On voir dire, plaintiffs' counsel asked, "Is there any member of the panel or family member who is a policyholder, a shareholder or an employee of the Integrity Insurance Company of New Jersey or of Mission Insurance Company?" The Welsh Company's objection was overruled. Then, in opening statement, plaintiffs' counsel referred to reports from insurance company investigators, to which an objection was made, and later to an inspection by an underwriter from another insurer. At this time, the court warned counsel that the references to insurance were improper and prejudicial and admonished him not to raise the issue again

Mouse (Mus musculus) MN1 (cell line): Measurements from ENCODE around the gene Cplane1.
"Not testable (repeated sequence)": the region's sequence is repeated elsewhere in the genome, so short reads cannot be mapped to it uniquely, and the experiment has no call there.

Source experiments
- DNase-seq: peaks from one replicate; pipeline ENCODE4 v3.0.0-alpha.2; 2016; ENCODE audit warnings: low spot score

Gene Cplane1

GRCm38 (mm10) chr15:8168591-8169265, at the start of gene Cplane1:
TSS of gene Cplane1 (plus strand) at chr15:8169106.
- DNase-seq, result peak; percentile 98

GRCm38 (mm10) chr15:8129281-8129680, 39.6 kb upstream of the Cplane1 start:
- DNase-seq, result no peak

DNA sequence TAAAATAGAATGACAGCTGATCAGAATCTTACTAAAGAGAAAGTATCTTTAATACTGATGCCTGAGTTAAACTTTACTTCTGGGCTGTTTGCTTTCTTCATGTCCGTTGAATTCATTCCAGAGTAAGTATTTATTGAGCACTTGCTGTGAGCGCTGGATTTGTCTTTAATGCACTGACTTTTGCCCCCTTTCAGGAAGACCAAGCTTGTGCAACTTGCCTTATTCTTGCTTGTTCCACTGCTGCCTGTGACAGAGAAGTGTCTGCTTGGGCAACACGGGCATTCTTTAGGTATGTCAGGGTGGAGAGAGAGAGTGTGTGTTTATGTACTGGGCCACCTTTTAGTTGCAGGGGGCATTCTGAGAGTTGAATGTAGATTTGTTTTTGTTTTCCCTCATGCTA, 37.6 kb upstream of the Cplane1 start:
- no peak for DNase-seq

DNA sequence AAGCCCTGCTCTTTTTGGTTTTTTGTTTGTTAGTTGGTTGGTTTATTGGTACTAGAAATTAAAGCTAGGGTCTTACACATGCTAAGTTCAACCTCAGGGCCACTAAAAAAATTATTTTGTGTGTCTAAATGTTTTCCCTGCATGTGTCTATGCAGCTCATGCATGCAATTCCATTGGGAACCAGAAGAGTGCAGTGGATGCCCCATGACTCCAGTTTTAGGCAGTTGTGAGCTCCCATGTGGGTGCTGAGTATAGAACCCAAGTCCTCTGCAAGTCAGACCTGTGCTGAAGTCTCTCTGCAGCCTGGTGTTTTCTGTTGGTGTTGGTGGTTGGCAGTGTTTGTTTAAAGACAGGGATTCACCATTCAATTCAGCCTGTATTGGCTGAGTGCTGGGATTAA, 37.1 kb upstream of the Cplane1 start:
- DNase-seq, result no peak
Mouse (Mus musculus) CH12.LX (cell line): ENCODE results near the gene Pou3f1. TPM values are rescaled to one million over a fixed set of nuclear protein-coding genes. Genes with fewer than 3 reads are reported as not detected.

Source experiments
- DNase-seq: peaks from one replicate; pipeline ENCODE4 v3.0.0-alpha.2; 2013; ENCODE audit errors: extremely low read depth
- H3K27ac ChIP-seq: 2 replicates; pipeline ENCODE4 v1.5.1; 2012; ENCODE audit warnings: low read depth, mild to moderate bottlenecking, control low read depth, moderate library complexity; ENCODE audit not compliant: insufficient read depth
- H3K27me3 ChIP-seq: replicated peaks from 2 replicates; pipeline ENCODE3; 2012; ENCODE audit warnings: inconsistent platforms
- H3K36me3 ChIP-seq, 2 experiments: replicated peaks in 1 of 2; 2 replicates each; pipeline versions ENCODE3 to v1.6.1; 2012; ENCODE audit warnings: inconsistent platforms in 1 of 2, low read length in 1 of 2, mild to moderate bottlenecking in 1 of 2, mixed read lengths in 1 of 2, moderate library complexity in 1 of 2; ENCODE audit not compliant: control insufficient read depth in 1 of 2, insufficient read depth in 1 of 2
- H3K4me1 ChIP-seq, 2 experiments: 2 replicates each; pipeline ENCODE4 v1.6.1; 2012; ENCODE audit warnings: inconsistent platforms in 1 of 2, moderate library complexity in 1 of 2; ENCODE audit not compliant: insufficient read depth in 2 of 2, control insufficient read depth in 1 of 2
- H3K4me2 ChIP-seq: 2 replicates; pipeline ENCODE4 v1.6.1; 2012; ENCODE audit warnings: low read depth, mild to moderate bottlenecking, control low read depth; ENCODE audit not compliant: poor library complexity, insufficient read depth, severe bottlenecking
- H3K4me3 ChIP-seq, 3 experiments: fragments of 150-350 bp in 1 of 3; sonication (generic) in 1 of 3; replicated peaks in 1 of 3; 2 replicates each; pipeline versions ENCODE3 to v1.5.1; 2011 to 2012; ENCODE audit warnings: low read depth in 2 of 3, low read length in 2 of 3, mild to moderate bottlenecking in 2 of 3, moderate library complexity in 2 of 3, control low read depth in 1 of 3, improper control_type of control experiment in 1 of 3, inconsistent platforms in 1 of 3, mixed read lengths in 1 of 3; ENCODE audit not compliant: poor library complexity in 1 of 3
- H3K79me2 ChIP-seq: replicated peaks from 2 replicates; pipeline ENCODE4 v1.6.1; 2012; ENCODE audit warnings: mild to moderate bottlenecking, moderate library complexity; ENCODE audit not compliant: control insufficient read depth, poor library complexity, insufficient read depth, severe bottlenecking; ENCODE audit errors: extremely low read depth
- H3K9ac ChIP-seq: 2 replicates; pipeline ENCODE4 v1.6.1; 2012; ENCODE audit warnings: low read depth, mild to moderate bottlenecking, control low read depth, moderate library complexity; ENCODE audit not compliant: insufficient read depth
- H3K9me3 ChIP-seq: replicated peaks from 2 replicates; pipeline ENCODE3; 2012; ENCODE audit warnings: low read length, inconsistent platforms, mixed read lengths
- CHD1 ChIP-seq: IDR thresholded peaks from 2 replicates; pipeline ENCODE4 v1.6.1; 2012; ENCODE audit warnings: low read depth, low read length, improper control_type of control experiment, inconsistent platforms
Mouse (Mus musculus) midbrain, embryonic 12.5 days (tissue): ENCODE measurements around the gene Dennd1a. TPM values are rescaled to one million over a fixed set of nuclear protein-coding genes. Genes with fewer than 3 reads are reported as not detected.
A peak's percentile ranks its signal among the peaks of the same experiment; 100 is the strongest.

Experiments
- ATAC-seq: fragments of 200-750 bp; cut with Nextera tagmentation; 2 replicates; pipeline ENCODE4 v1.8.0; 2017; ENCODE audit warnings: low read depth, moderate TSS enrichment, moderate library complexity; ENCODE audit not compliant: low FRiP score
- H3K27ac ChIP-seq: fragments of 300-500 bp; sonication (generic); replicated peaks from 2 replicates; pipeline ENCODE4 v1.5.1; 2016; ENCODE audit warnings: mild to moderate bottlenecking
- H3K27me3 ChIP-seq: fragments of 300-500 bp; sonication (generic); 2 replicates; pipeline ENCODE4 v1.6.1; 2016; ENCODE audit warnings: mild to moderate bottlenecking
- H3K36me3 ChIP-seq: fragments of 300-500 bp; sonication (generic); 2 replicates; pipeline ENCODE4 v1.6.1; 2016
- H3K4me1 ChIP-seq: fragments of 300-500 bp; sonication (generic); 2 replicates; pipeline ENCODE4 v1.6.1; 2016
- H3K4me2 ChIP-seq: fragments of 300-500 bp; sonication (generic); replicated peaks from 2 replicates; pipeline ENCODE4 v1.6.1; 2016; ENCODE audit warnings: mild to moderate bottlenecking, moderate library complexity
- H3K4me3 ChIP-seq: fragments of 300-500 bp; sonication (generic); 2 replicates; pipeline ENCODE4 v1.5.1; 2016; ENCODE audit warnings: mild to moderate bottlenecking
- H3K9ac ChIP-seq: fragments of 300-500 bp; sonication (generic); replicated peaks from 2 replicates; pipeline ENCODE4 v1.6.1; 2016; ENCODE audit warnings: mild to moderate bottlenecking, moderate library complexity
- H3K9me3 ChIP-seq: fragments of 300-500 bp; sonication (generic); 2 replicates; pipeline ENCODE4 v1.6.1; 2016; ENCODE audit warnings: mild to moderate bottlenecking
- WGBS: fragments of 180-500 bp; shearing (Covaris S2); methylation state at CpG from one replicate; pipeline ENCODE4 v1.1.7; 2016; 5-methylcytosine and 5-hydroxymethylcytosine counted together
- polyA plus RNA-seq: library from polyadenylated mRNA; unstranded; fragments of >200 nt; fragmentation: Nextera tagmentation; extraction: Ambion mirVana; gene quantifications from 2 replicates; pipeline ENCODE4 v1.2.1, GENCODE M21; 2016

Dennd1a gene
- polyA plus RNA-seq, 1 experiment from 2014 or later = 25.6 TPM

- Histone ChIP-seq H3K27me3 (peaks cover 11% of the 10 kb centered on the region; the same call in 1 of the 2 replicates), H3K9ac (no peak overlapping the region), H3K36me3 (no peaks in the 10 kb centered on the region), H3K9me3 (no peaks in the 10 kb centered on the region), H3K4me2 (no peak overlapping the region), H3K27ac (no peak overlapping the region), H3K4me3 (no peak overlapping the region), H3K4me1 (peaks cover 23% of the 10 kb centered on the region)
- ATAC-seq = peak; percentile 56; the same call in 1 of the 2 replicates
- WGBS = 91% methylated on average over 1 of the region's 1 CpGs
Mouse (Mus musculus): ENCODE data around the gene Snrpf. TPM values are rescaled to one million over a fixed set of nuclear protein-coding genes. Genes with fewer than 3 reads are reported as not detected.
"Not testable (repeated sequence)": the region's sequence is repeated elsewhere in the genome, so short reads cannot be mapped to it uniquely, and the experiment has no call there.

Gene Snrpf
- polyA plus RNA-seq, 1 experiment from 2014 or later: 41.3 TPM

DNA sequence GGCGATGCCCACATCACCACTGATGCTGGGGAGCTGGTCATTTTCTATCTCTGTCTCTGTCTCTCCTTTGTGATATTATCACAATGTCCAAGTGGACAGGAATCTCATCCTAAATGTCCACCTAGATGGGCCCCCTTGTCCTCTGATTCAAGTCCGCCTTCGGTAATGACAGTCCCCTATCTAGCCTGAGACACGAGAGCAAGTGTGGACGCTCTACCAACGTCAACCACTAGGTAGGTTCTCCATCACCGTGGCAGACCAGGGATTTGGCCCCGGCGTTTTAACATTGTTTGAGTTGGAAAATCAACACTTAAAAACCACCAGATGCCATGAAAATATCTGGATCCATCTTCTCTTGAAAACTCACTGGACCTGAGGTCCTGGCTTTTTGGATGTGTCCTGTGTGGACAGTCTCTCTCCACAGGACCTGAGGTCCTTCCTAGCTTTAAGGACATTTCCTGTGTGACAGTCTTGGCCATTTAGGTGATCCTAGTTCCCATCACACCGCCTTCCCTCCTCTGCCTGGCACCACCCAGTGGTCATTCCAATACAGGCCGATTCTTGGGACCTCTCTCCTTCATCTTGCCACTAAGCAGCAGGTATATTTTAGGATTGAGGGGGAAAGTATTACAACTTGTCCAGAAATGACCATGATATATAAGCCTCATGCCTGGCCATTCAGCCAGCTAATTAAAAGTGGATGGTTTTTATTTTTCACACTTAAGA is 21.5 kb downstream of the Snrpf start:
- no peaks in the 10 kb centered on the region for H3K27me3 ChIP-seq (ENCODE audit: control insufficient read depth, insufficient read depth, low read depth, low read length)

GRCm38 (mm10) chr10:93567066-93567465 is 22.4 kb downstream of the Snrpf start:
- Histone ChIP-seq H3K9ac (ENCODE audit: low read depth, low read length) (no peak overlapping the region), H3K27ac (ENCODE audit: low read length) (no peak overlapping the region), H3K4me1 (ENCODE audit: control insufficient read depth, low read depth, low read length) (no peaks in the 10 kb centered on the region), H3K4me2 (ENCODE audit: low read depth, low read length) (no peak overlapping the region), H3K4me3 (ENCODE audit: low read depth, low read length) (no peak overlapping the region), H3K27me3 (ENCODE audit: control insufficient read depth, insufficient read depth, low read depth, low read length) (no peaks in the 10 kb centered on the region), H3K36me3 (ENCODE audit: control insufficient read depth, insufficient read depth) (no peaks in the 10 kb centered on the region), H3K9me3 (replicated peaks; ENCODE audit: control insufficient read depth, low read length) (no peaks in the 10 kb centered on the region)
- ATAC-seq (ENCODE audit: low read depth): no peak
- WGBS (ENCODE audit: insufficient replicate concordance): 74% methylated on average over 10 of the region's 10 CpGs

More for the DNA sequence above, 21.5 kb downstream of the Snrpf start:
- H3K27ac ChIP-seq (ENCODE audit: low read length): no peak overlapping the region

David Welsh, testifying at trial as an adverse witness, was asked by plaintiffs whether he had ever received reports of safety inspections from any source. Welsh asked if counsel was referring to insurance reports, to which counsel replied affirmatively. In this instance, defendant himself brought out the reference to insurance. Plaintiffs also called several witnesses who were employees of various insurance companies which had provided some type of coverage, be it property, liability or workers' compensation insurance, to the Welsh Company before or at the time of the wall's collapse. Plaintiffs claim their purpose in calling the witnesses was to introduce into evidence the general condition of the building; no reference to whether the companies provided liability insurance to the Welsh Company was ever made. The company's objections to the questions asked of these witnesses were overruled, as was its motion for a mistrial. The company again raised the issue in its post-trial motion for a new trial, which was denied.